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A celebration of craftsmanship, teamwork, and the relationship between contractor and client.
"An enriching and poetic tribute to manual labour."—Karl Ove Knausgaard
Making Things Right is the simple yet captivating story of a loft renovation, from the moment master carpenter and contractor Ole Thorstensen submits an estimate for the job to when the space is ready for occupation. As the project unfolds, we see the construction through Ole’s eyes: the meticulous detail, the pesky splinters, the problem solving, patience, and teamwork required for its completion. Yet Ole’s narrative encompasses more than just the fine mechanics of his craft. His labor and passion drive him toward deeper reflections on the nature of work, the academy versus the trades, identity, and life itself.
Rich with descriptions of carpentry and process, Making Things Right is a warm and humorous portrayal of a tightknit working community, a story about the blood, sweat, and frustration involved in doing a job well and the joys in seeing a vision take shape.
About the Author
Ole Thorstensen was born in Arendal, Norway but was raised on Tromøy, an island with five thousand inhabitants. He is a trained carpenter and has worked for twenty-five years in the construction industry. He now lives in Eidsvoll, six miles north of Oslo. He makes his debut with a story about work and identity in a tribute to manual labor.
“A humble yet noble tribute to the value of honest work… Norwegian master carpenter Thorstensen’s authentic and engaging account of running his one-man business delivers real truths about doing one’s own thing…Readers will love Thorstensen’s insights into work and life.” —Booklist (starred)
“A charming book by a master carpenter about the lost arts of craftsmanship and community at work.” —Adam Grant, New York Times bestselling author of Give and Take, Originals, and OPTION B with Sheryl Sandberg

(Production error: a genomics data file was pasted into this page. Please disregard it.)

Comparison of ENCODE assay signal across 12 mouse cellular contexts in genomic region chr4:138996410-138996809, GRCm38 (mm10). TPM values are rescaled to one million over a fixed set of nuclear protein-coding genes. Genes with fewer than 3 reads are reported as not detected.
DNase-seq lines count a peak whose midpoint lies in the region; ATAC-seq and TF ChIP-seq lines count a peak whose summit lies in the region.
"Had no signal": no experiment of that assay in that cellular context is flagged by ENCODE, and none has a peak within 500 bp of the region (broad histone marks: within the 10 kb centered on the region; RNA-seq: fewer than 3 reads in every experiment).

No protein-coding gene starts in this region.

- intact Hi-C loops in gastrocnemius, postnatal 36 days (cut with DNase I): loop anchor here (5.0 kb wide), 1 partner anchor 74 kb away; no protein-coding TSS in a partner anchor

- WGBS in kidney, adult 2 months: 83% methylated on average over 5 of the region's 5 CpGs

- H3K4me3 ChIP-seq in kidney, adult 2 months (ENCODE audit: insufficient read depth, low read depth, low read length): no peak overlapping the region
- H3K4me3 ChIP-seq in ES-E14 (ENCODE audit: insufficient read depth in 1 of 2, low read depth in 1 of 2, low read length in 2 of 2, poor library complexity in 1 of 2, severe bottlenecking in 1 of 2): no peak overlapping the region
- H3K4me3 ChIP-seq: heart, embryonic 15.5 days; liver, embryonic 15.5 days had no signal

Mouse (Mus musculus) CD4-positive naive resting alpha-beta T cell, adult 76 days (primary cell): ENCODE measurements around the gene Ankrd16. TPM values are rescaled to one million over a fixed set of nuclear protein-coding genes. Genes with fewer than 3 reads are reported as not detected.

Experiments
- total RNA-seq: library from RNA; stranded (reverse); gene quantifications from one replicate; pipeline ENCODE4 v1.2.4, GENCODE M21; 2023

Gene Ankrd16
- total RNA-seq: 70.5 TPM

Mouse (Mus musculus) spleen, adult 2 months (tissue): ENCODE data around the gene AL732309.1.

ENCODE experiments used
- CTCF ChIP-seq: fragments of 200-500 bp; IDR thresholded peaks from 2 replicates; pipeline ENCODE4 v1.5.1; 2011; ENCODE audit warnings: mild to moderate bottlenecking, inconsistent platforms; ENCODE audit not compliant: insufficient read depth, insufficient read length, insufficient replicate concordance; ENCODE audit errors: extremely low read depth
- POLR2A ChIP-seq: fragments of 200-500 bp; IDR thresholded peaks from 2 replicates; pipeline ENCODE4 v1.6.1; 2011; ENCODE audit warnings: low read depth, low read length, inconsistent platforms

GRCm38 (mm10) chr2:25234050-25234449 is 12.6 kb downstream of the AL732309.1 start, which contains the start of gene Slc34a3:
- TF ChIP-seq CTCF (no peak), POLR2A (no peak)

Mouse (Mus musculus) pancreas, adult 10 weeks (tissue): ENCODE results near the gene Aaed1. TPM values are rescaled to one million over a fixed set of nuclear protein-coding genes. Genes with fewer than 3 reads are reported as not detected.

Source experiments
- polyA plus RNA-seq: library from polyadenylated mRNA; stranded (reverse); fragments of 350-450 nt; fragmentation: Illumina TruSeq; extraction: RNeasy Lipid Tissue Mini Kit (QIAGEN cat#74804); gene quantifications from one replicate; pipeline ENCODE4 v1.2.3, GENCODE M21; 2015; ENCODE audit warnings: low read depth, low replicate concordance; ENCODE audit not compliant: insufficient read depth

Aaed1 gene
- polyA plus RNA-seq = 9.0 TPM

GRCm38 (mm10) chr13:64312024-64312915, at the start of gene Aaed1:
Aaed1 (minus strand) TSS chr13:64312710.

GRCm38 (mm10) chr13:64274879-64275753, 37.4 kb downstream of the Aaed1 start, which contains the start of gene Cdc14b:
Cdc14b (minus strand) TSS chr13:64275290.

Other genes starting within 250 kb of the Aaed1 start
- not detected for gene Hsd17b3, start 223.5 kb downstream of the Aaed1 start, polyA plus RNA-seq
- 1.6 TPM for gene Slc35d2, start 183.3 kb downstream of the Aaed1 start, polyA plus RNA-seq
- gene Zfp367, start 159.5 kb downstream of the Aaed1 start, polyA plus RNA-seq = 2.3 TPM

"Making Things Right is a rare gem of a book. Through a close-grained description of a single project, Ole Thorstenson lovingly reveals the dynamics, the frustrations and the deep fulfillment that make up the life of a master craftsman. As carefully crafted as the work it describes, Making Thing Right has some large lessons to teach: about the heights of human ingenuity, the power of aesthetics, the value of manual work, and the need for empathy and collaboration in work and everyday life. Parents and educators, not least, should take these lessons to heart. Properly understood, they would help to transform the quality of schools and communities, and the life chances of our children and young people." —Sir Ken Robinson, New York Times bestselling author of The Element and You, Your Child, and School
“The shrewd and plainspoken carpenter Ole Thorstensen turns a domestic building project into a gripping tale of craftsmanship in action. The techniques of fine carpentry come to life here, but it’s also clear that to turn a raw space into graceful living quarters calls for more than a strong back and adroit hands. Negotiating with owners, architects and engineers while marshaling his fellow tradesmen compels Thorstensen to become ‘psychologist, sociologist, anthropologist, and historian.’ After reading Thorstensen’s immersive account of his working life you won’t look at a carpenter with the same eyes again.”—David Esterly, author of The Lost Carving: A Journey to the Heart of Making
“A debut author who has spent nearly 30 years as a carpenter, his hands are a 'personal CV', and his memoir, Making Things Right, is an ode to all that they have done.”—The Economist
"In Thorstensen’s skilled hands, the everyday story of a suburban loft conversion is turned into an urgent study on the value of doing good work. It should be widely read." —Robert Penn, author of The Man Who Made Things out of Trees
“This delightful book takes us with clarity and easy humor into the working life of a master carpenter, revealing the rhythm of skilled labor, the supple intelligence of craft, and the grounded pleasure of working with others to make something new. At heart, Making Things Right is a humane celebration of work done well.” —Mike Rose, author of The Mind at Work